Our Experts - International and Military History

Read about our tutors who teach on the MA in International and Military History.

Dr Sophie Thérèse Ambler

I supervise the MA module ‘Warfare in the Medieval World, 1100-1500’.

My research explores political ethics and war in the central and later Middle Ages, in western Europe and the Holy Land. Recently I have focused on England’s first revolution, when Simon de Montfort earl of Leicester (d.1265) led a campaign to seize power from the king and establish conciliar government, exploring the cultural, intellectual and military contexts that made the revolution possible. My next major area of research brings together social, cultural and intellectual history to explore the experiences of troops operating in the British Isles and France between the thirteenth and fifteenth centuries, as well as the shifting patterns of thought concerned with soldiers and their roles and responsibilities in conflict.

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Professor Michael Hughes

I supervise the MA module ‘From Peter to Putin: Russia as a Great Power’.

I am a historian of nineteenth and twentieth century Russia, with a particular interest in the development of Russian conservative thought from 1815 down to the 1917 Revolution (particularly thinkers within the Slavophile tradition). Much of my recent work has focused on Anglo-Russian relations, seeking to place formal diplomatic relations in the context of wider cultural exchange, while my current research project explores the development of transnational revolutionary networks in the late 19th and early 20th centuries. I also have a long-standing interest in the role of religion in international politics.

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Dr Mark Hurst

I supervise the MA module ‘Fighting without Fire: Non-Military Conflict from 1945 to Today’.

My research focuses on campaigns conducted by human rights organisations during the Cold War, and on activism more broadly in contemporary history. My current research focuses on the history of Amnesty International, an organisation that has become synonymous with human rights concerns in the twentieth century. Despite this position, the influence of Amnesty International on the wider political process has been relatively understudied, something my research is aiming to address. I am particularly interested in how organisations such as Amnesty International functioned during the Cold War, when human rights issues were often at the forefront of international relations. Alongside this, I am interested more broadly in the history of human rights, dissent, and activism.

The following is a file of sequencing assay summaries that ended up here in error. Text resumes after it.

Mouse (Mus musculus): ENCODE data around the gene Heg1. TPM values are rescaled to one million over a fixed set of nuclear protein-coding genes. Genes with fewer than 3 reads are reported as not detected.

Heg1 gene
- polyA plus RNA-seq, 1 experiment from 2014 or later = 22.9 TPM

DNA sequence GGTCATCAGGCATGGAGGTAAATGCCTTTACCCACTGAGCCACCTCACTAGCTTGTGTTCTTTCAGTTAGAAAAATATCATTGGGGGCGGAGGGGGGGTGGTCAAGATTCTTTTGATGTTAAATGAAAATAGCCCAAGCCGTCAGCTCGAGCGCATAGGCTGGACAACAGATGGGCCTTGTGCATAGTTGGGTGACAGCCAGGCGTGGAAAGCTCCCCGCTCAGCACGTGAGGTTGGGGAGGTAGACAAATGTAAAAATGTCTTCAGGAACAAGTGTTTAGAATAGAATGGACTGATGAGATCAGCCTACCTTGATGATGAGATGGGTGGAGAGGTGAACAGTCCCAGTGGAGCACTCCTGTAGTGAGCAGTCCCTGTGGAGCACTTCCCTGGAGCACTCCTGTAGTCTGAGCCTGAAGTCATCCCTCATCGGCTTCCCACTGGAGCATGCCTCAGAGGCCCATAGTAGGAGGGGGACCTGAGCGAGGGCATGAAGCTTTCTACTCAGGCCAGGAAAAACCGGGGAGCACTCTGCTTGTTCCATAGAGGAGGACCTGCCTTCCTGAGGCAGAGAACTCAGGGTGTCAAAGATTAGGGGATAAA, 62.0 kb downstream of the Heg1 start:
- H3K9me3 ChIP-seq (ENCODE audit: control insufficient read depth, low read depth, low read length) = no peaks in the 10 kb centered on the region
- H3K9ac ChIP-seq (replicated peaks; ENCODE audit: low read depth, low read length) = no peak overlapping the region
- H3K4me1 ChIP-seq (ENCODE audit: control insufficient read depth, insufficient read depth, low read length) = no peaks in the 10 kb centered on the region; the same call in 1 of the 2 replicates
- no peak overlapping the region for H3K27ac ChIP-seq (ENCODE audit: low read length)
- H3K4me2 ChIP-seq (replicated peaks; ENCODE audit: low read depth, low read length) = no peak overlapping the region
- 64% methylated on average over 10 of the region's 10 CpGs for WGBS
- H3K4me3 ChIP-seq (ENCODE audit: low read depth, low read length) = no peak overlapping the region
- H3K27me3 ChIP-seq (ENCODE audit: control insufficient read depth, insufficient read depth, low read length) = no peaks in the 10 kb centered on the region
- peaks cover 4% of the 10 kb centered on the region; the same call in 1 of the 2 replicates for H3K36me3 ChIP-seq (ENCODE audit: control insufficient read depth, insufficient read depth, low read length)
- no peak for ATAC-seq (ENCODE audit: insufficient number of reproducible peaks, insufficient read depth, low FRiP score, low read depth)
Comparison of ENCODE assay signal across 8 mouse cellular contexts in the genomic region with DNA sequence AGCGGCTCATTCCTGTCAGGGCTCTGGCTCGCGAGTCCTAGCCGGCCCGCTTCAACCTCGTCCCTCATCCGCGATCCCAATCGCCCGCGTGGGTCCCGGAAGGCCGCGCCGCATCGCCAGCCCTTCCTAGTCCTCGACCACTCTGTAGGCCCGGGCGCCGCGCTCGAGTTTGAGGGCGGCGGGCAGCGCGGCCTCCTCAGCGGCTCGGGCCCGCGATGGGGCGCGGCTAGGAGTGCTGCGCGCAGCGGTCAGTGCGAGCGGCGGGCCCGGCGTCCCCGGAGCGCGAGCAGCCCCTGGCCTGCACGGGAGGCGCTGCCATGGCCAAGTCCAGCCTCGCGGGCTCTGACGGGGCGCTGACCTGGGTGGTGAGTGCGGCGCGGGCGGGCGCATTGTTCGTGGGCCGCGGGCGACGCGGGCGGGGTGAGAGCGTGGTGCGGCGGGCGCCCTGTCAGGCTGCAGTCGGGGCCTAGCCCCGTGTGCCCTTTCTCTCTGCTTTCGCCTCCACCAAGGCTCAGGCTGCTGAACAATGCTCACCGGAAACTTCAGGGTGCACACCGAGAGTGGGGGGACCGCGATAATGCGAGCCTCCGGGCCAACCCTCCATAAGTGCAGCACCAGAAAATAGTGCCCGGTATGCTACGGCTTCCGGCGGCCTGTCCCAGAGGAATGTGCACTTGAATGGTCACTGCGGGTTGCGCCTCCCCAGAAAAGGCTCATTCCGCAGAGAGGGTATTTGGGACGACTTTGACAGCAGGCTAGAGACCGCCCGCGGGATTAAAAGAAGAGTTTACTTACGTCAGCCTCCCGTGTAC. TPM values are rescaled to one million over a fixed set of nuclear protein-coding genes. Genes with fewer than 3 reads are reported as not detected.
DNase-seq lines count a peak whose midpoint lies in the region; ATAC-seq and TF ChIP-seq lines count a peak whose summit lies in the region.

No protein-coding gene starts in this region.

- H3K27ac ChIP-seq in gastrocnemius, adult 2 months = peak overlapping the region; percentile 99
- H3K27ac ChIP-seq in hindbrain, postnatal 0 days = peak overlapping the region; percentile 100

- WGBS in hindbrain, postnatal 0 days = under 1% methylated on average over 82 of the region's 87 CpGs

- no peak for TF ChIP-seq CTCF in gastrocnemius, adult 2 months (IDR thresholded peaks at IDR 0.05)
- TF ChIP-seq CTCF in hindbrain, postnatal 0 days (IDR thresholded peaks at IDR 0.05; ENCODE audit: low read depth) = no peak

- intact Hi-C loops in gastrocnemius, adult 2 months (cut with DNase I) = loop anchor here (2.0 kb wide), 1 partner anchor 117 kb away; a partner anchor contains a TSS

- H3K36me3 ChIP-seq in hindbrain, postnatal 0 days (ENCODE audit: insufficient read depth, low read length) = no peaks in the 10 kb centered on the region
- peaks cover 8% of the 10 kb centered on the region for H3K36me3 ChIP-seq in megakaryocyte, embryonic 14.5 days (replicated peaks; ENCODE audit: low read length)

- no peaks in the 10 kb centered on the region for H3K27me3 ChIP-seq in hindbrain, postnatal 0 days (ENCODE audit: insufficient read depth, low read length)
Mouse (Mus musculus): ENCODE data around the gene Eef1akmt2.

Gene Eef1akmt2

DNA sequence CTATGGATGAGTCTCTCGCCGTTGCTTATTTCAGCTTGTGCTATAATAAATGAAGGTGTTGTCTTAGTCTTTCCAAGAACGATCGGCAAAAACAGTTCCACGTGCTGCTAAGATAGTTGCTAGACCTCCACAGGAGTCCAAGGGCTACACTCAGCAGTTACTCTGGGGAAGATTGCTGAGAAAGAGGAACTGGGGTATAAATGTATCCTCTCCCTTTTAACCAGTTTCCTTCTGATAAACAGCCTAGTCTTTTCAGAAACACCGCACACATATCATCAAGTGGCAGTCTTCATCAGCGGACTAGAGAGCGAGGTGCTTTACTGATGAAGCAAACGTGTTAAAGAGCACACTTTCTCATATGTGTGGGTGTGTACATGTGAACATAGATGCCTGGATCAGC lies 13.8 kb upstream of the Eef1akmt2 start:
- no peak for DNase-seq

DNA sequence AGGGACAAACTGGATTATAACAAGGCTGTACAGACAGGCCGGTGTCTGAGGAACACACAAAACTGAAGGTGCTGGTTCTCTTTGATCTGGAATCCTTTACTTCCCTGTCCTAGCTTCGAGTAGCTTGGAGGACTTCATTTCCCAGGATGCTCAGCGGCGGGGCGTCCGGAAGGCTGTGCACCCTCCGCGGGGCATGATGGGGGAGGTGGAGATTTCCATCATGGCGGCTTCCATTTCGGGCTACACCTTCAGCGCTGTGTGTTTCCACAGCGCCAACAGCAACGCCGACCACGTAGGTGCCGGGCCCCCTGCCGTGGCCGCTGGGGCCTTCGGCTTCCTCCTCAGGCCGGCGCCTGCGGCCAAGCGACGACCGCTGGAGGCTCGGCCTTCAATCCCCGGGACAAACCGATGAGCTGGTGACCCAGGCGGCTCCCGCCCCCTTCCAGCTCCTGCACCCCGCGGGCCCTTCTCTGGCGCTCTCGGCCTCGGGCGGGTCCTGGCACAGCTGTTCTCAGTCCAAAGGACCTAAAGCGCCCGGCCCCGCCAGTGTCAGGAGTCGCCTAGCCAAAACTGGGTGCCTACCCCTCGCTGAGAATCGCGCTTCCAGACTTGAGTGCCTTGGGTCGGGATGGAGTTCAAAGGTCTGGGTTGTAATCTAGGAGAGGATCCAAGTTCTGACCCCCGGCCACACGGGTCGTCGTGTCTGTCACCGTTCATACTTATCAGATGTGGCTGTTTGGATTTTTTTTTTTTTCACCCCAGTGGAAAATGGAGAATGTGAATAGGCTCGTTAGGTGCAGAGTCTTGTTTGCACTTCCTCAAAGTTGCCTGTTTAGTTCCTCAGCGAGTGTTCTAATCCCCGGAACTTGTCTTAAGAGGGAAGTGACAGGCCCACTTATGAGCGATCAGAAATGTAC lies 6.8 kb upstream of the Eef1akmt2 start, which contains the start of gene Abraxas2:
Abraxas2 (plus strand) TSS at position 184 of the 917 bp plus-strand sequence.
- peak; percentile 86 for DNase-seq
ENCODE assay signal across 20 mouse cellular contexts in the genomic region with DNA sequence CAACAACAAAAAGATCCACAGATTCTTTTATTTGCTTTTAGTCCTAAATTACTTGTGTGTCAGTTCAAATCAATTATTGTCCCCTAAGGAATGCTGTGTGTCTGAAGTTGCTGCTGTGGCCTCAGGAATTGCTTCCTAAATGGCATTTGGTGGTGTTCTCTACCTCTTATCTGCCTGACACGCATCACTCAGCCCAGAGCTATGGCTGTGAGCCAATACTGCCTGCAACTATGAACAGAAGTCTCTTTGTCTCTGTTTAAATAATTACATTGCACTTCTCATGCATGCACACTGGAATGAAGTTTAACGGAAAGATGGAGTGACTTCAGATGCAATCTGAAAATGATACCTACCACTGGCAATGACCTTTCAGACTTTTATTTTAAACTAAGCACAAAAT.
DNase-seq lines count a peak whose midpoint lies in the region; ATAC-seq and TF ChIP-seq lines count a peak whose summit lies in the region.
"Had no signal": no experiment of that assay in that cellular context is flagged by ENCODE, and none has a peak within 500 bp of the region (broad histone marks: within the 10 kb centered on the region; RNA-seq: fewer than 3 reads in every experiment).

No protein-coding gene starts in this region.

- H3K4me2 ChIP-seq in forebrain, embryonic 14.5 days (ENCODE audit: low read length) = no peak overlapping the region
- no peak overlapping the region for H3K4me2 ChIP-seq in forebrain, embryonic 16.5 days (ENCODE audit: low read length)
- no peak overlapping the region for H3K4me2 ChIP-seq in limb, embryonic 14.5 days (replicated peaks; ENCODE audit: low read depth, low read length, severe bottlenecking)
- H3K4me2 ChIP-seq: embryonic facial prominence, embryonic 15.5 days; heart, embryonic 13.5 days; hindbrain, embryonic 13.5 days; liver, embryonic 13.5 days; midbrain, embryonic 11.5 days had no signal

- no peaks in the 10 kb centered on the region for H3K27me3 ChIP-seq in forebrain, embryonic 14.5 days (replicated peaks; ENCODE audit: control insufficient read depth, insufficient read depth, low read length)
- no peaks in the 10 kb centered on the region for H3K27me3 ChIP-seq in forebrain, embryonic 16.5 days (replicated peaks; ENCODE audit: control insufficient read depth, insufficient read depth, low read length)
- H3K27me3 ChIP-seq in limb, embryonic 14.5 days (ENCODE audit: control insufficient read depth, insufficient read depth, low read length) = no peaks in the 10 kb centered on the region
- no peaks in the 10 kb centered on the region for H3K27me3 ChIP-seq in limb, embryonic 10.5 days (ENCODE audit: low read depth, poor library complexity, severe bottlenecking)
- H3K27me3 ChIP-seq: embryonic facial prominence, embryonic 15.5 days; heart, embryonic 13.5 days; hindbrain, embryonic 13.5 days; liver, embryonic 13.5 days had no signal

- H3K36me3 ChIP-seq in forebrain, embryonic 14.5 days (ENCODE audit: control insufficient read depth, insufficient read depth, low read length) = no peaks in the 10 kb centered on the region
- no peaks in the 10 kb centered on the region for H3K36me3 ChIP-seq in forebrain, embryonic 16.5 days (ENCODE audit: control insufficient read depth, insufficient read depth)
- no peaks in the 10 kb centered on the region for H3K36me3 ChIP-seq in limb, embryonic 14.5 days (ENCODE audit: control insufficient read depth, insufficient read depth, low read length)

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Dr Thomas Mills

My research lies in the field of international relations in the twentieth century, with particular interests in US foreign policy towards Latin America and diplomatic relations between the US and Great Britain. My early work explored Anglo-American relations in South America during the Second World War in the broader context of the post-war economic diplomacy undertaken by the wartime allies. My current research projects include a collaborative project exploring Anglo-American relations in Latin America throughout the 20th century; an exploration of the role of British and American business groups in economic diplomacy; and a project exploring Britain's emerging role in Latin America at the turn of the 21st century.

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Dr Corinna Peniston-Bird

I am the Director of Post Graduate Studies, and supervise the MA module 'Researching and Writing History'. My research on gender focuses on femininities and masculinities at war, while my work on oral testimonies is centred on the relationship between memories and cultural representations. I am currently working on gendered commemoration, with a particular focus on British war memorials.

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Dr Thomas Rohkramer

I am a historian of nineteenth and twentieth century Germany, with a particular interest in the cultural and intellectual history of conservatism, nationalism and militarism. My research in military history focuses in particular on the concept of ‘total war’ and how war experiences link with the memory of war, social militarism and a more general political culture.

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Dr Marco Wyss

I convene the MA International and Military History and supervise modules on ‘The Cold War in the Third World’ and ‘Africa’s Cold War’.

My research focuses predominantly on the international history of the Cold War. While the initial focus was on the role of neutrality and Britain in the East-West struggle, I am currently working on the Cold War in the so-called Third World, specifically in Sub-Saharan Africa and in relation to Britain's and France's postcolonial security roles in this region. Meanwhile, I have also carried out research on peacekeeping in Africa, and the transformation of European armed forces since the end of the Cold War. Prior to moving into and beyond the Cold War, I carried out research on volunteers in the Waffen-SS.

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